According to a report in the Ozark Post-Gazette, the store’s management decided to execute Jeremy Gleason, 43, in an alley behind the store in accordance with the Biblical verse Leviticus 20:13, which commands believers to kill homosexual men.
The assailants reportedly tied Gleason to a pole and threw large chunks of granite and whole bricks at his body. An autopsy later revealed the adoptive father of 2 young children died of blunt force trauma to the head.
Although Gleason’s family have called for Hobby Lobby’s managers to be charged with murder, police say they do not intend to make any arrests in the case because the store was simply exercising its religious beliefs.
“I don’t really see the problem here,” says Mark Patterson, Wilson County sheriff, “I mean stoning gays to death is in the Bible. And Hobby Lobby is a Christian company.
“What am I supposed to do? Arrest the people who killed him? Last I checked this was America. We don’t put people in jail for exercising their religion.”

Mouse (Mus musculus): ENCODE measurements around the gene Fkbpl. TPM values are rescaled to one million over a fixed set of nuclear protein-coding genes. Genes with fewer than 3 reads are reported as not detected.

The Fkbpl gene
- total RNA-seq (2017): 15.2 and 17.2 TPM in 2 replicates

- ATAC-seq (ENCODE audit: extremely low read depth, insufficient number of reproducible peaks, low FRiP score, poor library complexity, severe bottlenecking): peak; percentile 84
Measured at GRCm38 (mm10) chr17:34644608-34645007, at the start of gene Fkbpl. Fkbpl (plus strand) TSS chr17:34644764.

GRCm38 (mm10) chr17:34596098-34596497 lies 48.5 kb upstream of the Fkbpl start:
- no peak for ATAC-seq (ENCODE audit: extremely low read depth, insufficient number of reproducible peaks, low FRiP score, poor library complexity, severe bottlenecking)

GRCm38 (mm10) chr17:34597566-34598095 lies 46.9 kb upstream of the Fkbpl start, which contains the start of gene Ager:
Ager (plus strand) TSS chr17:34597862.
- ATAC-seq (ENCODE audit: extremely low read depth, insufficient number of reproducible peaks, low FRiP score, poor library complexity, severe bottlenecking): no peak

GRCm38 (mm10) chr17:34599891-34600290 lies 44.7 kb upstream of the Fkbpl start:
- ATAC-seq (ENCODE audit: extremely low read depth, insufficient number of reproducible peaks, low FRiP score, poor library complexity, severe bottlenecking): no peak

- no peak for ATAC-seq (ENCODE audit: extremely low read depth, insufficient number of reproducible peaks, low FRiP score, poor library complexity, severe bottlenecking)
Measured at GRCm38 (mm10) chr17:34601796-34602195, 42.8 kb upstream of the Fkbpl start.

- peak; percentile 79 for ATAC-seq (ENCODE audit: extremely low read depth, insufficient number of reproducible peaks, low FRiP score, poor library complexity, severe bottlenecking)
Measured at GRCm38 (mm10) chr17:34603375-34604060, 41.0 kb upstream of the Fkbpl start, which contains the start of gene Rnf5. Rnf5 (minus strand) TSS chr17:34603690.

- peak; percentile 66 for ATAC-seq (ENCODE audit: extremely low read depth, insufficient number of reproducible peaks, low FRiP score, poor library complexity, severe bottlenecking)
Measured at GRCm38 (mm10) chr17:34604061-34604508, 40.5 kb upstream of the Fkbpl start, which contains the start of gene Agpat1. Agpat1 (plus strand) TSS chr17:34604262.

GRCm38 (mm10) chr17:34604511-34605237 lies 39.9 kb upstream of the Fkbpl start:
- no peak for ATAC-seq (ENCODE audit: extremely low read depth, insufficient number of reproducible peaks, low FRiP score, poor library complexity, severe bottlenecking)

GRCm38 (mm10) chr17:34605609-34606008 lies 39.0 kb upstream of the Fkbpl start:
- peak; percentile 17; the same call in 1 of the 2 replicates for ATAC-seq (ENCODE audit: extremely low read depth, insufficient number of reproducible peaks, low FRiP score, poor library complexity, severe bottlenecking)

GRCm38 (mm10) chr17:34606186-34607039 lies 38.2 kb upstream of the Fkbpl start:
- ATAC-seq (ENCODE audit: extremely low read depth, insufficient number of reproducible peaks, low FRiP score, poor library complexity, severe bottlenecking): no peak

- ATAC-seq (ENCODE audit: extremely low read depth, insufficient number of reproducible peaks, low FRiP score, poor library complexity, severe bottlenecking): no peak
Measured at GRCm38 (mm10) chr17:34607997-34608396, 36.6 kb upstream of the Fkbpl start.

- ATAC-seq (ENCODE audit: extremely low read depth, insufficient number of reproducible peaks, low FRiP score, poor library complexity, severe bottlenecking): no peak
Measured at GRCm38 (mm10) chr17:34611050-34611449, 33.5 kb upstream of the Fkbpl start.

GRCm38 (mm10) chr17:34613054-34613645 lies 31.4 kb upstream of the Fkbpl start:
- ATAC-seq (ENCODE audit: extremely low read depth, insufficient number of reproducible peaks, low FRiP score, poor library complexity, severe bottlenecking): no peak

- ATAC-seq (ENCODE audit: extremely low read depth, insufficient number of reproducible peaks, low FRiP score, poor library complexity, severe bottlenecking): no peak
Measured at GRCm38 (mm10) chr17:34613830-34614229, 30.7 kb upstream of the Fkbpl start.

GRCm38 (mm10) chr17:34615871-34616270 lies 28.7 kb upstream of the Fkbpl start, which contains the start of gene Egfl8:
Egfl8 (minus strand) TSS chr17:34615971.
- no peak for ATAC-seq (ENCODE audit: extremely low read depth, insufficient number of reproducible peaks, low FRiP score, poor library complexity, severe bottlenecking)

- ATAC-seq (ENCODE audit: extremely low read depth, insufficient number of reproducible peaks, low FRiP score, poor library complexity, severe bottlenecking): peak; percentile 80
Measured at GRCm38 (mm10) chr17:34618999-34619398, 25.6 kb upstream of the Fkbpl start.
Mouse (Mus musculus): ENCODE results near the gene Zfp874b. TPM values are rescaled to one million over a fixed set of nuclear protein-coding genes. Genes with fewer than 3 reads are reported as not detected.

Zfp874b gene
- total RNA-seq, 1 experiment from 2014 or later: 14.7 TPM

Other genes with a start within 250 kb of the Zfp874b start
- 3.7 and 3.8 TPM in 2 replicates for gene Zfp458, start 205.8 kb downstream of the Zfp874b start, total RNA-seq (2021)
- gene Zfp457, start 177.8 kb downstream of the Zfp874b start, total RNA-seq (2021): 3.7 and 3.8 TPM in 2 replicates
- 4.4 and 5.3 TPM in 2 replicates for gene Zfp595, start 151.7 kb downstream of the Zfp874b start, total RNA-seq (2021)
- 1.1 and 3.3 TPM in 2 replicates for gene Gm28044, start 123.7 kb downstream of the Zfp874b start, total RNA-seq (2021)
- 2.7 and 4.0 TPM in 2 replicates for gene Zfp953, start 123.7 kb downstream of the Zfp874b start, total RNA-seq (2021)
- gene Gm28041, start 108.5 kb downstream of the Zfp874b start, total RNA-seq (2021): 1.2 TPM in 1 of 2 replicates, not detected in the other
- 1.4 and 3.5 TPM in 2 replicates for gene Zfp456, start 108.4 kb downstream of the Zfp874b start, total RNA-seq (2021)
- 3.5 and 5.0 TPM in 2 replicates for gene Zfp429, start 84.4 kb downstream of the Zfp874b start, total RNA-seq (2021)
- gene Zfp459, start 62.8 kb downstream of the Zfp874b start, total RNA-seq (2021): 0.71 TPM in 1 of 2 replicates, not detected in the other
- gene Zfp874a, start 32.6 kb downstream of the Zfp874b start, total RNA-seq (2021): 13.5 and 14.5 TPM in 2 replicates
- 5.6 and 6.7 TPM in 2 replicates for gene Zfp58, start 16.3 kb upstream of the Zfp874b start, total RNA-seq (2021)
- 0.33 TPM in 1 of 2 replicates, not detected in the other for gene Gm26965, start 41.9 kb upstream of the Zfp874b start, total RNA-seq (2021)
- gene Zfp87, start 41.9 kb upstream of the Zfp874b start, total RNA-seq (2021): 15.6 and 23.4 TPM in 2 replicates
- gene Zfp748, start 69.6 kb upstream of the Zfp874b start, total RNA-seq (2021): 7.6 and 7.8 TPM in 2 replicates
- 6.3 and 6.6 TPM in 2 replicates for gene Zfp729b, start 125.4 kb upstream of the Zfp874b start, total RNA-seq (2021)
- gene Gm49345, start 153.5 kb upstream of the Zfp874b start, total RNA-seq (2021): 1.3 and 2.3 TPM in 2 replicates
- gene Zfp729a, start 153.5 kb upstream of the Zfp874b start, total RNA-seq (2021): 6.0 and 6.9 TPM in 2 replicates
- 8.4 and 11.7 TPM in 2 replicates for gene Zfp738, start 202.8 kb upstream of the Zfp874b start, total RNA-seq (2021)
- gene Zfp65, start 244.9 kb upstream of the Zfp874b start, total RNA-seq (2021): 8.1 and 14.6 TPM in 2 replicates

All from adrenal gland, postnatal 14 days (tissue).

Gleason’s unusual execution comes just days after the US Supreme Court ruled that his employer may be exempted from a federal law requiring employers to provide contraceptive coverage to their employees.
Although that ruling applied strictly to health care, some critics – including dissenting justice Ruth Bader Ginsburg – have argued that it sets a dangerous precedent that may allow closely-held firms to exempt themselves from vast swaths of American law.
“We had known for a long time that Jeremy was a sinner,” says Justin Anderson, one of the Hobby Lobby managers who took part in the stoning, “But we didn’t have the power to do anything about it.
“But now that the Supreme Court has ruled that Christian companies can exempt themselves from any law that conflicts with their religious beliefs we can finally start enforcing biblical order.”
In a statement lawyers for Hobby Lobby say they believe their client bears no liability in the case.
“The Supreme Court decision is clear. Hobby Lobby was fully with their rights to execute Mr. Gleason.”